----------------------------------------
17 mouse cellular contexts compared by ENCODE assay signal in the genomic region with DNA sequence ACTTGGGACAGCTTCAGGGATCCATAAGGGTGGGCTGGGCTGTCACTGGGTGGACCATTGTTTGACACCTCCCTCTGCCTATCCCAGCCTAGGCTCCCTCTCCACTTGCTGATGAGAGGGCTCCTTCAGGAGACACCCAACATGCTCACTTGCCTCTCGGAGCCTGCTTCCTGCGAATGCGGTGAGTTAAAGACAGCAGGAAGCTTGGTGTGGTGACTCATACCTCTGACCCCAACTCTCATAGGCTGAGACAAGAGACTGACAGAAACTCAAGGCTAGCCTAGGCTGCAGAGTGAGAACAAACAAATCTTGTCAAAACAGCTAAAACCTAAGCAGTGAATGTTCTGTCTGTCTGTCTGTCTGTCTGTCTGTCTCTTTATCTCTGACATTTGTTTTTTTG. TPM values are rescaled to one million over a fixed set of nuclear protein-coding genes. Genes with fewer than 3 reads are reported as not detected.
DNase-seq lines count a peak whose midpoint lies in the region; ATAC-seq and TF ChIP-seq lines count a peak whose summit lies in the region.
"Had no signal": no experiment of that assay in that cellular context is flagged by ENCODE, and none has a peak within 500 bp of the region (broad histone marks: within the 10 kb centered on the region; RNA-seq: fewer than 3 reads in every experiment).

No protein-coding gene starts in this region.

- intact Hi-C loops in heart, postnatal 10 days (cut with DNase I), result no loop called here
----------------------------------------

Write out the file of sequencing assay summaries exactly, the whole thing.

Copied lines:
17 mouse cellular contexts compared by ENCODE assay signal in the genomic region with DNA sequence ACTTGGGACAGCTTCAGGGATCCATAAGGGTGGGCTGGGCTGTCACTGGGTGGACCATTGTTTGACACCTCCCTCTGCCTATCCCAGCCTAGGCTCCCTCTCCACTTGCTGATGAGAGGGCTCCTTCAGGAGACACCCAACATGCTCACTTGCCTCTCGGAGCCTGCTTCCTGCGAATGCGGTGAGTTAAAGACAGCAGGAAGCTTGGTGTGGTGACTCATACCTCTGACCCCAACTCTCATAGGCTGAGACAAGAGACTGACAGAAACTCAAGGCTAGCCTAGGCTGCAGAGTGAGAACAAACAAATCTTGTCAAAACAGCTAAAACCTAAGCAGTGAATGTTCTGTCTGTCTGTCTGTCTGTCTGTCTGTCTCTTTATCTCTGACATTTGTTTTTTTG. TPM values are rescaled to one million over a fixed set of nuclear protein-coding genes. Genes with fewer than 3 reads are reported as not detected.
DNase-seq lines count a peak whose midpoint lies in the region; ATAC-seq and TF ChIP-seq lines count a peak whose summit lies in the region.
"Had no signal": no experiment of that assay in that cellular context is flagged by ENCODE, and none has a peak within 500 bp of the region (broad histone marks: within the 10 kb centered on the region; RNA-seq: fewer than 3 reads in every experiment).

No protein-coding gene starts in this region.

- intact Hi-C loops in heart, postnatal 10 days (cut with DNase I), result no loop called here